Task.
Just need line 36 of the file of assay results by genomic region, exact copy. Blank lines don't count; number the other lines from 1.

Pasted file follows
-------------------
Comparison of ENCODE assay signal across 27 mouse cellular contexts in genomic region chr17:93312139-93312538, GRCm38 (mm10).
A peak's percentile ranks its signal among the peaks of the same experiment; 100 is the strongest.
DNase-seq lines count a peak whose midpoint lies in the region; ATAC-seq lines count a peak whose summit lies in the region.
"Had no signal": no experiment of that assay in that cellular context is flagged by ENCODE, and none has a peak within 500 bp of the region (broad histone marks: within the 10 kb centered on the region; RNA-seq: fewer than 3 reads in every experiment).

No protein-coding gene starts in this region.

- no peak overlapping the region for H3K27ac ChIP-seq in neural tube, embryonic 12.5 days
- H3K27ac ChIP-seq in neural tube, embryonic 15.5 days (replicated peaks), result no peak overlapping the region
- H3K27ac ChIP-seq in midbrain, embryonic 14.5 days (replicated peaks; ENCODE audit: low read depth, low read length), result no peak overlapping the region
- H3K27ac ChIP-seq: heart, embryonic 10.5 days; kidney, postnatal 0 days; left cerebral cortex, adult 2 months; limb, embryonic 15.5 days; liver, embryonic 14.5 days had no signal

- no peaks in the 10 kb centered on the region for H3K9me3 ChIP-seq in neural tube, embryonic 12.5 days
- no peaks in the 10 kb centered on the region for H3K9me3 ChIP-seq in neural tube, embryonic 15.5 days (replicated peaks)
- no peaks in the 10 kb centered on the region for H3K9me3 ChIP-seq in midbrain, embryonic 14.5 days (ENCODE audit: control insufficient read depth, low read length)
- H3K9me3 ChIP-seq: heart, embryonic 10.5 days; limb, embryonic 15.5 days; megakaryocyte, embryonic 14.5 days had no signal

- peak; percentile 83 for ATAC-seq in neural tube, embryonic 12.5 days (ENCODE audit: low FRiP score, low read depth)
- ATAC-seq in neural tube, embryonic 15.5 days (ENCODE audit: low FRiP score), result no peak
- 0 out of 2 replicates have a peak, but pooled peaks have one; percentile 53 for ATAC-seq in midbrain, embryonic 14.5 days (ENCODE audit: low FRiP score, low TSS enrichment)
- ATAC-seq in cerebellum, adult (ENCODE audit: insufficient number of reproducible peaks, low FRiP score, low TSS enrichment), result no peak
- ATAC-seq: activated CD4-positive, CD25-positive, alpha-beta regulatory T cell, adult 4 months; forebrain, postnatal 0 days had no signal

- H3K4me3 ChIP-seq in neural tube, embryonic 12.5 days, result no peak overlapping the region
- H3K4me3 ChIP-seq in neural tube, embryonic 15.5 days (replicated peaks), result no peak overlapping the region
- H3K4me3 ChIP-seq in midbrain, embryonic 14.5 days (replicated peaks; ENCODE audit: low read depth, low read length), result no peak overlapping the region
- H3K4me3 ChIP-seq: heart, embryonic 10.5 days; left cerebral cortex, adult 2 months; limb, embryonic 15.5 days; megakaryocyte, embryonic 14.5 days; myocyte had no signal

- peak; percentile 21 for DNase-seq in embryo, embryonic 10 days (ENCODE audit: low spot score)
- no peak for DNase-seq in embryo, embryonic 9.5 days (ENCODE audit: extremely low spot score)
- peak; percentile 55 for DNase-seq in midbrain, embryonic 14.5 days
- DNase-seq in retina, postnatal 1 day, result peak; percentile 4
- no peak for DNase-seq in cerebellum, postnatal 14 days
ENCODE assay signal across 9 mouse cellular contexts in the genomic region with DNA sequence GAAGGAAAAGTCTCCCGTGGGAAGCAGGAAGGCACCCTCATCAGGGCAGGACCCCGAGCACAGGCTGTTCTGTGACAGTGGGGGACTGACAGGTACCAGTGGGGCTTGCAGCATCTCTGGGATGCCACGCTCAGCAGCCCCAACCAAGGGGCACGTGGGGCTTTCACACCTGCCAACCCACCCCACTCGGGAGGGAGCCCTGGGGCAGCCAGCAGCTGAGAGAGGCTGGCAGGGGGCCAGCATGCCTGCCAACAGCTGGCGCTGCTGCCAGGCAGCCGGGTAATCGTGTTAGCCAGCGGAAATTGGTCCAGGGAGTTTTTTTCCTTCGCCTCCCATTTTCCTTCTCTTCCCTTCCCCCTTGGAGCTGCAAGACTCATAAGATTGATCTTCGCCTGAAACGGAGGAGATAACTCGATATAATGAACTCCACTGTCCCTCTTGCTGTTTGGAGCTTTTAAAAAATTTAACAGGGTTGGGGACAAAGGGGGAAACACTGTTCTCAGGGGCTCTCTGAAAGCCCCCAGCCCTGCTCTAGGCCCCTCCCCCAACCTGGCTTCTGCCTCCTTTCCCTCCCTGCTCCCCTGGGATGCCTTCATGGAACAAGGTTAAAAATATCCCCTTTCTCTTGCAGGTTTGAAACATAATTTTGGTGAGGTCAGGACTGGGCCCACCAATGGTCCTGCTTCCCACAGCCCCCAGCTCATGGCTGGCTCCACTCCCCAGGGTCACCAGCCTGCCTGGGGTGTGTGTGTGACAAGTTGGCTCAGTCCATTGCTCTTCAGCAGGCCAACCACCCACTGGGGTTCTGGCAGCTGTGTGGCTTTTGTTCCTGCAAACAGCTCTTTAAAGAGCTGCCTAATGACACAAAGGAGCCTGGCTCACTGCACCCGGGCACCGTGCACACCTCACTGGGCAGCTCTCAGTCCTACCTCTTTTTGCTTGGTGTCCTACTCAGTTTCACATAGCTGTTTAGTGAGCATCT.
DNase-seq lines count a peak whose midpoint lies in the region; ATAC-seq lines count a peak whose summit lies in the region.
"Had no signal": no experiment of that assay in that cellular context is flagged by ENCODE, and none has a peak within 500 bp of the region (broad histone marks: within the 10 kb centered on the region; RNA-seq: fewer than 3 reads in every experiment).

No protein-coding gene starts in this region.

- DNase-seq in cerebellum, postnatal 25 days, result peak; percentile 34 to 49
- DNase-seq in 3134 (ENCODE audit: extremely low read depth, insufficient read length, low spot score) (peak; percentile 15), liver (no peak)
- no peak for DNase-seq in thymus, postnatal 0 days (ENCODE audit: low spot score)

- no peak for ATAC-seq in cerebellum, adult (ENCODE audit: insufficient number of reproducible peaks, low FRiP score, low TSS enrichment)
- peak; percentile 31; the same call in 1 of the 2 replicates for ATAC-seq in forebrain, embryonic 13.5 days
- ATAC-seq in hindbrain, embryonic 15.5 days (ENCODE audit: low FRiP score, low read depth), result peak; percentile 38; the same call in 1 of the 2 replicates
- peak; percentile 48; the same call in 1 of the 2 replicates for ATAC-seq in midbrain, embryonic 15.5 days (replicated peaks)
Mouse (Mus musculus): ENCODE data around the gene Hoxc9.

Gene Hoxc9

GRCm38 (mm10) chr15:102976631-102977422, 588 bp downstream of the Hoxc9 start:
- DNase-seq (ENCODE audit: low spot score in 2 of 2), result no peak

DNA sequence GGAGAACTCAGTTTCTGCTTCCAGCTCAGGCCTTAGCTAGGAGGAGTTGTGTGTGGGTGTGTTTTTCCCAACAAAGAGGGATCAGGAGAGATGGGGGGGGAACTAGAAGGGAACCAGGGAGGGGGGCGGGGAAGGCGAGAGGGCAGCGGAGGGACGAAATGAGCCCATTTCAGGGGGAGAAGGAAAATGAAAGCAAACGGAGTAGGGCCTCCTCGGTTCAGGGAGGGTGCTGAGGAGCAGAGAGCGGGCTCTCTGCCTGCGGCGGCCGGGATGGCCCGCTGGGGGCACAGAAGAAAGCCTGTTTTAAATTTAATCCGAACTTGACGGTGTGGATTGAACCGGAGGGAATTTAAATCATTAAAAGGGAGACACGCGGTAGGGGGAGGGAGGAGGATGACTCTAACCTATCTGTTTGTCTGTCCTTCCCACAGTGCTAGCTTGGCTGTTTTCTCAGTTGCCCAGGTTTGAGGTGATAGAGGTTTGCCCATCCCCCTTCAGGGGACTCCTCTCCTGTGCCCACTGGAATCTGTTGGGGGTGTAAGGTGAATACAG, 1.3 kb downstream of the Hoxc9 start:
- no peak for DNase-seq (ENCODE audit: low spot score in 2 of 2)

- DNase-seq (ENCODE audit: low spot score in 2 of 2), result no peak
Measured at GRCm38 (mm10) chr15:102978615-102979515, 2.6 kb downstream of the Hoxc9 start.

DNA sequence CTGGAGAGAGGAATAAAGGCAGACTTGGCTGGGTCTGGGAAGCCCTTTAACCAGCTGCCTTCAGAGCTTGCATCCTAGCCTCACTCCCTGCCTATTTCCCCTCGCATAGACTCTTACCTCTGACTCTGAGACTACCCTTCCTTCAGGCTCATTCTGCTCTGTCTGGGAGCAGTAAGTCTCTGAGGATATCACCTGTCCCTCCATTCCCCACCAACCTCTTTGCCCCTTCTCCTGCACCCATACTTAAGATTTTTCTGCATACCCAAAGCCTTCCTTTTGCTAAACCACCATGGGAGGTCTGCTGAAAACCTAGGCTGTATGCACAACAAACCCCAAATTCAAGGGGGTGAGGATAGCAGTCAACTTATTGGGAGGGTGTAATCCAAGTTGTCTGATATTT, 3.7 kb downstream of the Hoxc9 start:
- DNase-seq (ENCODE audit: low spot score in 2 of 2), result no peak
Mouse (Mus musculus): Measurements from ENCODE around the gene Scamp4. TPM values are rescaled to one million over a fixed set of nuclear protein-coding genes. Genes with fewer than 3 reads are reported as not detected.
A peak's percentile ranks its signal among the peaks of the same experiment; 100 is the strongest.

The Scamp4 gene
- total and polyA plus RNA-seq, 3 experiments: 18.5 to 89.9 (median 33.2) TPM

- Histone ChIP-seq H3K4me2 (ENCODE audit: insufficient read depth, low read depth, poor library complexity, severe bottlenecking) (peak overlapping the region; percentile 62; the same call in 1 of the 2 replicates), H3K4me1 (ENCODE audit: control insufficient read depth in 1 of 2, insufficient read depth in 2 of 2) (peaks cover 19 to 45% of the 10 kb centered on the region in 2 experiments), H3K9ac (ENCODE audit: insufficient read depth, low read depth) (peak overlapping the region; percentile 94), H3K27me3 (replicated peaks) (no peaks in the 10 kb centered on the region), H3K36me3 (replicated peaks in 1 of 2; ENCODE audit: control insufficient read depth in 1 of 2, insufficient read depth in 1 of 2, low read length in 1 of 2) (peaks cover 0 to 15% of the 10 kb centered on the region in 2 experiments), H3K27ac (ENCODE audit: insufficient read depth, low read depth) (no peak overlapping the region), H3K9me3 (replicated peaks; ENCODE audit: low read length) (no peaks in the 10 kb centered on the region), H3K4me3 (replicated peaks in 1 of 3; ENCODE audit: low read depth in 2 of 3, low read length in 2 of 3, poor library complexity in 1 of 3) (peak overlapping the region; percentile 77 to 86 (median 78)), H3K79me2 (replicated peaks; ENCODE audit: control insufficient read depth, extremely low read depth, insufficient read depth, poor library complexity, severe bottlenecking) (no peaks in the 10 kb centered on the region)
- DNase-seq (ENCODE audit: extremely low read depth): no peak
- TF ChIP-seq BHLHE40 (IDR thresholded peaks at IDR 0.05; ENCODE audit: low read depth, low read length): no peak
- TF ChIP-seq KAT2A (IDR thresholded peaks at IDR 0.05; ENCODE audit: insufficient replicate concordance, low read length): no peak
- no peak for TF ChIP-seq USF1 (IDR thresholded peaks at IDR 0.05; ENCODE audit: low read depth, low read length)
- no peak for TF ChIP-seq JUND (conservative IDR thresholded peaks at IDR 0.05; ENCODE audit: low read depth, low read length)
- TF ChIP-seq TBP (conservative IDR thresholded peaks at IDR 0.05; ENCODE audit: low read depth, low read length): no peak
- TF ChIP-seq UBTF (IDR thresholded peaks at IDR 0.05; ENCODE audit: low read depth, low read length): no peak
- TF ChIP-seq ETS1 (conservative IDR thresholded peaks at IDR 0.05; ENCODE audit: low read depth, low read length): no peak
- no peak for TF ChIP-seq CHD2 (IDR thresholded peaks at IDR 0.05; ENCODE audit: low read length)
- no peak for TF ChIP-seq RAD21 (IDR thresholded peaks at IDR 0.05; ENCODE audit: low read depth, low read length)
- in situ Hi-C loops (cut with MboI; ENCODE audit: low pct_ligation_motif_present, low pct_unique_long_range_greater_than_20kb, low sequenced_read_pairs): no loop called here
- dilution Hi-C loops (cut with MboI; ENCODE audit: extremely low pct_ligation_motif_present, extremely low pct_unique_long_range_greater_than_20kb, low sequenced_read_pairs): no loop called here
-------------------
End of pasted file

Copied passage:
- peak; percentile 31; the same call in 1 of the 2 replicates for ATAC-seq in forebrain, embryonic 13.5 days